- Holistic Brexit Planning: a vital phase of any organisation’s Brexit strategy is the planning stage. But planning needs to be holistic – it needs to go beyond internal operations and include the customer, supply chain and partner ecosystem. Many critical dependencies may lie outside your control. Preparation may be dependent upon third party readiness as much as internal factors. For example, the current shortage of certain technical skills in the UK and the potential that fewer contractors from the EU may be available in the future, could jeopardise project success or negatively impact budgets.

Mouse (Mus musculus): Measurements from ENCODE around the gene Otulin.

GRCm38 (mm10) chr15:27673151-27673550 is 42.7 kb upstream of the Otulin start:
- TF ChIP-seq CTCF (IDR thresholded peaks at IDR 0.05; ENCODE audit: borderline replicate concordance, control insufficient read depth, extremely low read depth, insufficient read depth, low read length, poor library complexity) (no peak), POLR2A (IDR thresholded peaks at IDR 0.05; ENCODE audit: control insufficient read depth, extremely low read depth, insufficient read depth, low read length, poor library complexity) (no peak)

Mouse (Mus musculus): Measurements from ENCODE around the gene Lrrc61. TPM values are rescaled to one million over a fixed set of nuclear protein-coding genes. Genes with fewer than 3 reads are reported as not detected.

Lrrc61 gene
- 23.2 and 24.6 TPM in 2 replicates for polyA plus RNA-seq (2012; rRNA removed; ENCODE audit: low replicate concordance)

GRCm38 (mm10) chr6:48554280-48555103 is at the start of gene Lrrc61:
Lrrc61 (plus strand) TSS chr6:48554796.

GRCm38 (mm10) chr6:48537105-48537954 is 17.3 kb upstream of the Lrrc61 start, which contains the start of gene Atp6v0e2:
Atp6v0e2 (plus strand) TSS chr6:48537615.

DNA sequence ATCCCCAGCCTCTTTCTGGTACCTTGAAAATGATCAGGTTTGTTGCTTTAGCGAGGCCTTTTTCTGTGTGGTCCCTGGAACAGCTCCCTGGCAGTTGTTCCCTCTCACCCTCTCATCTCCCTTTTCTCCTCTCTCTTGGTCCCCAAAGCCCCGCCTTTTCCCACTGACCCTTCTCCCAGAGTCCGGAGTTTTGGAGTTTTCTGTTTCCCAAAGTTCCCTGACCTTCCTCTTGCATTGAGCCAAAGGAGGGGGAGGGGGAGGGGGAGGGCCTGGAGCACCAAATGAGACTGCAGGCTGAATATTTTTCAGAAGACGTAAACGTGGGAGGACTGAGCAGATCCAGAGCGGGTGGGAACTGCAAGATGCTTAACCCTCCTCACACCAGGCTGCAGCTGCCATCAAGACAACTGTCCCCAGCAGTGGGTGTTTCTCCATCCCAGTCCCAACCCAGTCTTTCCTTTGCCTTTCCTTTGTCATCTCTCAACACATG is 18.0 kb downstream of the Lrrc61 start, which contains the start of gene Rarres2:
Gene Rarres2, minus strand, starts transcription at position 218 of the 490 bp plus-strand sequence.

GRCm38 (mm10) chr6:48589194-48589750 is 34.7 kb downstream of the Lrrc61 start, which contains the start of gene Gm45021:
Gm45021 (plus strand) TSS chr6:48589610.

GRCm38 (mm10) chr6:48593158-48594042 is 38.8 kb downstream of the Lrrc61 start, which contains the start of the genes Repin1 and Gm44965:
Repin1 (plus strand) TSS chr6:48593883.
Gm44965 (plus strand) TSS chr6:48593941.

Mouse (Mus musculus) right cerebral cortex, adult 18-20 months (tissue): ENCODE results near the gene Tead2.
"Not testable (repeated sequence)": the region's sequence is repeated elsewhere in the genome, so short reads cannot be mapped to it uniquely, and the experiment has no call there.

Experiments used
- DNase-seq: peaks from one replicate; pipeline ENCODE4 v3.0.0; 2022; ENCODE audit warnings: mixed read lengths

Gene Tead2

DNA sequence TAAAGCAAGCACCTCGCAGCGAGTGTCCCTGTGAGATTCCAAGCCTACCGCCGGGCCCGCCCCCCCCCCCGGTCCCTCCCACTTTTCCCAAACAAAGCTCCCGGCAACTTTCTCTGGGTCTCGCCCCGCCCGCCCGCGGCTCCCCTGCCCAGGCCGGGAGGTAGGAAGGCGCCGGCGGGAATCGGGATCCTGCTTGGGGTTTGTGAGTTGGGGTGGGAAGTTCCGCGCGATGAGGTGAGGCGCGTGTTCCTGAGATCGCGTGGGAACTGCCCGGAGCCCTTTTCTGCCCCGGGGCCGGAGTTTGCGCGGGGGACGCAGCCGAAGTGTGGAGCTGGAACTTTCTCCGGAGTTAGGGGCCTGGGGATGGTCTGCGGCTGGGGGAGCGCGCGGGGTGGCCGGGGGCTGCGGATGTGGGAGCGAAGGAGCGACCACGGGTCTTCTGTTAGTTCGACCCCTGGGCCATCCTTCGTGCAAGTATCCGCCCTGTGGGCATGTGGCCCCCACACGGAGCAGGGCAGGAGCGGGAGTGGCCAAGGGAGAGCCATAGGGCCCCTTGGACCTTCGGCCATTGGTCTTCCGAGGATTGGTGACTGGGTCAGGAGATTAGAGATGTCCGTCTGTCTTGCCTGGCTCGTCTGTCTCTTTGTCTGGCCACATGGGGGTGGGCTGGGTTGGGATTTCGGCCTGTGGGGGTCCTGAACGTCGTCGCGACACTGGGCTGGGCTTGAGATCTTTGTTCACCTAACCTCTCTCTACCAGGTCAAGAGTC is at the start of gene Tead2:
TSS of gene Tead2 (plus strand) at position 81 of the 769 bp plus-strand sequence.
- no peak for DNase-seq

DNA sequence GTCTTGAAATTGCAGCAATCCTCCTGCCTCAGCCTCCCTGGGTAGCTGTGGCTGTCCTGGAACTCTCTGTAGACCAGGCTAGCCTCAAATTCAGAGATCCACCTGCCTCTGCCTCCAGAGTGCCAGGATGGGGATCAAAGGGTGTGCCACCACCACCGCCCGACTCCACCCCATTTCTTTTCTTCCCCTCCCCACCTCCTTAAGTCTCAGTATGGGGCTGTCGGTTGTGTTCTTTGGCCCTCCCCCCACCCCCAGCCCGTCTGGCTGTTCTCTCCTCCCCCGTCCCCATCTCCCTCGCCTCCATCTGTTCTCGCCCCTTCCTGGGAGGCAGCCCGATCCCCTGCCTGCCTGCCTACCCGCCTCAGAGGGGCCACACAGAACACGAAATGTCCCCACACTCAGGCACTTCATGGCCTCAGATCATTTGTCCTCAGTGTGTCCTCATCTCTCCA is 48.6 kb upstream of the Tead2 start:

- Specific Brexit tools: project managers also need to be aware of proprietary Brexit methodologies and tools. Software providers such as Shapecast and Soluxr have developed tools, which address the full Brexit life cycle, are founded upon solid risk management principles and provide the flexibility and agility to respond quickly to the dynamic environment as it unfolds across an organisation’s entire business ecosystem.
- Portfolio scenarios based on different risk profiles: for project managers it is essential to get a handle on the different Brexit risks facing an organisation and to what extent those risks might impact the business. It is also important to gauge any potential upside from Brexit and any opportunities or competitive edge that organisations might achieve. Having a clear idea of all potential outcomes, will allow project managers to model different portfolio scenarios and how they might be executed.